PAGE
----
• you schedule your life around running, not running around your life 
  • your fridge contains 'energy' products
  • you can never have enough safety pins
  • before you even have children you are considering how much a baby jogger costs and whether you would get dodgy looks propelling your infant around the park
  • your medicine cabinet contains ibuprofen gel, deep heat and stacks of blister plasters
  • you check the weather report so you know what to wear running and when to run
  • you have more running clothes than any others waiting to be washed
  • you growl when someone refers to 'jogging'
  • you have medals and t-shirts from various races that have no purpose, but you can't part with them
  • you know where all the loos are on your running routes (and failing that where the dense foliage is)
  • you can eat like a horse and need to
  • you have as many receipts from running stores as you do supermarkets
There are many more, but I have a new one and it happened to me in the dusky, wet park last night.
  • you know you're a runner when you swallow your first fly
You're definitely a runner if you see this as protein rather than 'ick'.

Tuesday, 28 September 2010

Something to amuse you

I came across this article via one of the Facebook running groups I 'like'.  It has amused me greatly so I would like to share these nuggets of gold with you.  If you would like to read the article please go to Active.com where Mark Remy's article is shown in full.

Running Rules of Thumb

1. If you see a porta potty with no line, use it. Even if you don't need to.
2. If you have to ask yourself, Does this driver see me? The answer is no.
3. If you have to ask yourself, Are these shorts too short? The answer is yes.
4. 1 glazed doughnut = 2 miles
5. You rarely regret the runs you do; you almost always regret the runs you skip.
6. Not everyone who looks fast really is, and not everyone who looks slow really is.
7. Nobody has ever watched Chariots of Fire from beginning to end. Not even the people who made it.
8. You can never have too many safety pins on your gym bag.
9. Running any given route in the rain makes you feel 50 percent more hard-core than covering the same route on a sunny day.
10. If you care even a little about being called a jogger versus a runner, you're a runner.

I find number 10 particularly true; I am a runner not a jogger (even though I often seem to jog!), but I have watched COF many times and in full - I love it!  For me the most important is rule 5 which kept me going in the early days and is true true true and must never be forgotten!
Let's repeat it together, after me now - "You rarely regret the runs you do; you almost always regret the runs you skip".

Off you go then - pick up your running shoes and off you go.  Free your legs!

Saturday, 25 September 2010

Illness

It's probably an exaggeration to title this post 'Illness', after all I only have the rampant cold that is going around the staff at school, if not the children.  However, this mild and rritating infection has really hit my training this week.  I have managed to keep going, but very slowly.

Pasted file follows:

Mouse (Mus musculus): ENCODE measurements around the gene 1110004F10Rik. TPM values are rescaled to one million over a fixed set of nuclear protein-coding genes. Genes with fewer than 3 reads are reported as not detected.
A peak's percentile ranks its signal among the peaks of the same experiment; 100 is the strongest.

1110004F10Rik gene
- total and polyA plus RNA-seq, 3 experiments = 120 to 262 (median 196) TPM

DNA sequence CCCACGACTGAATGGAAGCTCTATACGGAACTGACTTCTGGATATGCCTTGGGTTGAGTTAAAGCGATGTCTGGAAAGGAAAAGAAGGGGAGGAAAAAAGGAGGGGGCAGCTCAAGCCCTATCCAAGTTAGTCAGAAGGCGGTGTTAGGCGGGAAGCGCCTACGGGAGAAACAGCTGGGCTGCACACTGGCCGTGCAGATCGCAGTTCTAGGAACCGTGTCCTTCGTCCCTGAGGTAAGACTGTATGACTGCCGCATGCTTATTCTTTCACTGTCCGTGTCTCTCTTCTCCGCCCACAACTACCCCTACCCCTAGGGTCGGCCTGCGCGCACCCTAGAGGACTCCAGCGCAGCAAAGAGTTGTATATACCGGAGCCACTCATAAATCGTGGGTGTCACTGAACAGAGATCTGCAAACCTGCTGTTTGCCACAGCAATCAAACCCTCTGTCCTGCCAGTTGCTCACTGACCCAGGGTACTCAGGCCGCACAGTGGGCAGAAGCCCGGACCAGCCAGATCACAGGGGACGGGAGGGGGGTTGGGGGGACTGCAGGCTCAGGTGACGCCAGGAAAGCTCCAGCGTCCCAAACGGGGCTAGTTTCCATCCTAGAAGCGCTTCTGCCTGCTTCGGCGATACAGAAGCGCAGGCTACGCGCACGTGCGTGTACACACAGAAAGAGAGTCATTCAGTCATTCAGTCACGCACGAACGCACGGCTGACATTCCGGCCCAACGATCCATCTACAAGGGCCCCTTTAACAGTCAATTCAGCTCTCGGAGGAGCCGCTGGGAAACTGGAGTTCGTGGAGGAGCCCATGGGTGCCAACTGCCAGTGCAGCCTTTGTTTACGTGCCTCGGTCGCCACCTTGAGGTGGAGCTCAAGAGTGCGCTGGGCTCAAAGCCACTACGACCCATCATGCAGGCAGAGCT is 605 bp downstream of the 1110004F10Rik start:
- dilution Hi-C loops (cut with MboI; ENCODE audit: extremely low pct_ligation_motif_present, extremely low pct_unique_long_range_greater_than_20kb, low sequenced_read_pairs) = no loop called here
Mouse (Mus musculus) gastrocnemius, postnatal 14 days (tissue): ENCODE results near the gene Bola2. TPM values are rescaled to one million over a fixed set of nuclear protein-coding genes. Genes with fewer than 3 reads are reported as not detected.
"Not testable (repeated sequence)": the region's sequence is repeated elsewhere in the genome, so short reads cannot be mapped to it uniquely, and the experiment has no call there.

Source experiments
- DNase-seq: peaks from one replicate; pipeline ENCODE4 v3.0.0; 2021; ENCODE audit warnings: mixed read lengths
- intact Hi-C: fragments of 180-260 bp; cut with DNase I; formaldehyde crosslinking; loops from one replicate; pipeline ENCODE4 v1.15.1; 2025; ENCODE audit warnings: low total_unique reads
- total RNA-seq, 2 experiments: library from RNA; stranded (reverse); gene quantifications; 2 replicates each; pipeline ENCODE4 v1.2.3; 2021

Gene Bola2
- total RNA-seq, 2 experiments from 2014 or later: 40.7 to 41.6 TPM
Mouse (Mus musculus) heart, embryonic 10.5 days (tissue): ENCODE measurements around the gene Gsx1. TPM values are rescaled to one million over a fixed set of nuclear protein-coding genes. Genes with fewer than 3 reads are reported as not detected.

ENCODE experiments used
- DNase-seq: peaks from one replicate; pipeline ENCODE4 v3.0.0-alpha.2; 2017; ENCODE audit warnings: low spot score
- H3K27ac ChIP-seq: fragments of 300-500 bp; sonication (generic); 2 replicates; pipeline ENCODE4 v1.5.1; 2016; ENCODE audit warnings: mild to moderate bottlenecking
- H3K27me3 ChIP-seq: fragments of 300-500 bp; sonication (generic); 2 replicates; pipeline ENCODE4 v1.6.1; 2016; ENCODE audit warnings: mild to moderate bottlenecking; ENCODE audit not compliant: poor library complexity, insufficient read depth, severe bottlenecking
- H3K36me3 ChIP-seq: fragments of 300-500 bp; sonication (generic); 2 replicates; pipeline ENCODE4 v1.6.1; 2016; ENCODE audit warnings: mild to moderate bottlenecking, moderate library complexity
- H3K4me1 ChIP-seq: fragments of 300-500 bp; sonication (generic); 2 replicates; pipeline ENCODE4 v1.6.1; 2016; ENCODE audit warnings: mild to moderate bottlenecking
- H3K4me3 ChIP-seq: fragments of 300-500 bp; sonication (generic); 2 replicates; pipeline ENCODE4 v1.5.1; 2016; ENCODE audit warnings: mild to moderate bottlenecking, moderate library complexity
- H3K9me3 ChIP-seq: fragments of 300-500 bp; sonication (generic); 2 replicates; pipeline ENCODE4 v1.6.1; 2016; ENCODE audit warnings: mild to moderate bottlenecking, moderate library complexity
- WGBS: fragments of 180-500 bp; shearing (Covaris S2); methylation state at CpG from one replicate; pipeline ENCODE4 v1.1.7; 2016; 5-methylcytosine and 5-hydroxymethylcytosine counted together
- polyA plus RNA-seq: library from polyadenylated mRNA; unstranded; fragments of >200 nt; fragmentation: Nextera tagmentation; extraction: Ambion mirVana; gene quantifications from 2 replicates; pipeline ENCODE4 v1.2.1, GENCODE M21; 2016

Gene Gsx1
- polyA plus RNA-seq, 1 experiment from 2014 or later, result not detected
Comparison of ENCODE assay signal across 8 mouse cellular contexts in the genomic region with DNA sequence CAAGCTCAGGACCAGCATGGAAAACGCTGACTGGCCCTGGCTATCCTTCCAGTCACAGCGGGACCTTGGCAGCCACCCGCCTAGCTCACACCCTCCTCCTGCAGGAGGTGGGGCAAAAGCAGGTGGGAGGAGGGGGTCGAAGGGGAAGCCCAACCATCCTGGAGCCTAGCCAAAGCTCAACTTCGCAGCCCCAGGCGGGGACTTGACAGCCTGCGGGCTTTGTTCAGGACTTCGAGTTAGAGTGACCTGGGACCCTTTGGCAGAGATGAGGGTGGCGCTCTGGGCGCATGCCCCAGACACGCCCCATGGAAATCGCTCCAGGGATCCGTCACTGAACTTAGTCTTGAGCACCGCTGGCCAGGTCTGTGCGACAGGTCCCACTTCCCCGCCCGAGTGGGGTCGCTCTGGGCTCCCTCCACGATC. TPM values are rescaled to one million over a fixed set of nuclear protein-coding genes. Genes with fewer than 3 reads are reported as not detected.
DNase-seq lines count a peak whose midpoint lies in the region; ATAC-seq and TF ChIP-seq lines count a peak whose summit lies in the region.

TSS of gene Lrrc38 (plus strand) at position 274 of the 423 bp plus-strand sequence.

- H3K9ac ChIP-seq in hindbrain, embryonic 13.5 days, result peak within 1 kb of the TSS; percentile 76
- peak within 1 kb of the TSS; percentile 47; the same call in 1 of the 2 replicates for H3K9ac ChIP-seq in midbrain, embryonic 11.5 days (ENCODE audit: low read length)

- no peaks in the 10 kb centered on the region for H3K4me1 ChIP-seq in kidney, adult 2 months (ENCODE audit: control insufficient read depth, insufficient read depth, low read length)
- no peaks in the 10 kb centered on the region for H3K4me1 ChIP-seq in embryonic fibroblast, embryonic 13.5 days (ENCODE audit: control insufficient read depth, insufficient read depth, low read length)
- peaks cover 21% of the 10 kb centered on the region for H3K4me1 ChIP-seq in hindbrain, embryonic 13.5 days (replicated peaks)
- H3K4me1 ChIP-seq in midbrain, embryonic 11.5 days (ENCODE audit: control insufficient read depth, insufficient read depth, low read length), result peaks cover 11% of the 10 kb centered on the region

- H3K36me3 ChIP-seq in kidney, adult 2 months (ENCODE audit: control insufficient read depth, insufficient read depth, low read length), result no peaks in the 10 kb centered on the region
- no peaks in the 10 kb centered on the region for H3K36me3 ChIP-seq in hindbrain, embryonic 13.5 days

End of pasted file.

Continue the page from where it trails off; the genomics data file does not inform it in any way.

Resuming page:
Friends warned me about the strain on the heart (my heart certainly was beating faster than normal) and a running colleague warned that exercising when ill can do more damage than good. I had to keep going though, as I feared doing nothing would be undoing the good progress made so far.  This week I have managed a total of three slow miles.  Today is a sofa day and we'll see what tomorrow brings.

Sunday, 19 September 2010

A confession

I need to confess.  I have been indulging in a new practice for the last four and a half months.  At first I didn't want to do it, but I kept on going.  Then a funny thing happened - I started to enjoy it.  I enjoyed the endorphins, the sense of achievement and the sense of a place in a community of like minded people.  I think I am hooked.

I now watch every person I see running, I look at their stride, their gait, their pace and often with considerable jealousy.  I watch running on TV and read about it in books and magazines.

My only wish, as I discovered whilst watching the Great North Run on TV today, was why didn't I discover this years ago?

Saturday, 18 September 2010

My second 5k race

I wasn't sure whether to go.  I had a stack of schoolwork to do and the beginning of term cold had just hit me (thanks kids).  Also, as the sun rose and my alarm went off this morning my bed was a warm nest of comfort.

Nevertheless I got myself up, donned my running gear plus ipod (it's not an official race, so there were no anti MP3 people) so I would have a beat to run to,  battered the mud off my running shoes and headed off to the local park.

There were lots of members of the running group already there, with friends and families there to support them.  I had two Lemsip Max capsules and a bottle of Lucozade to support me.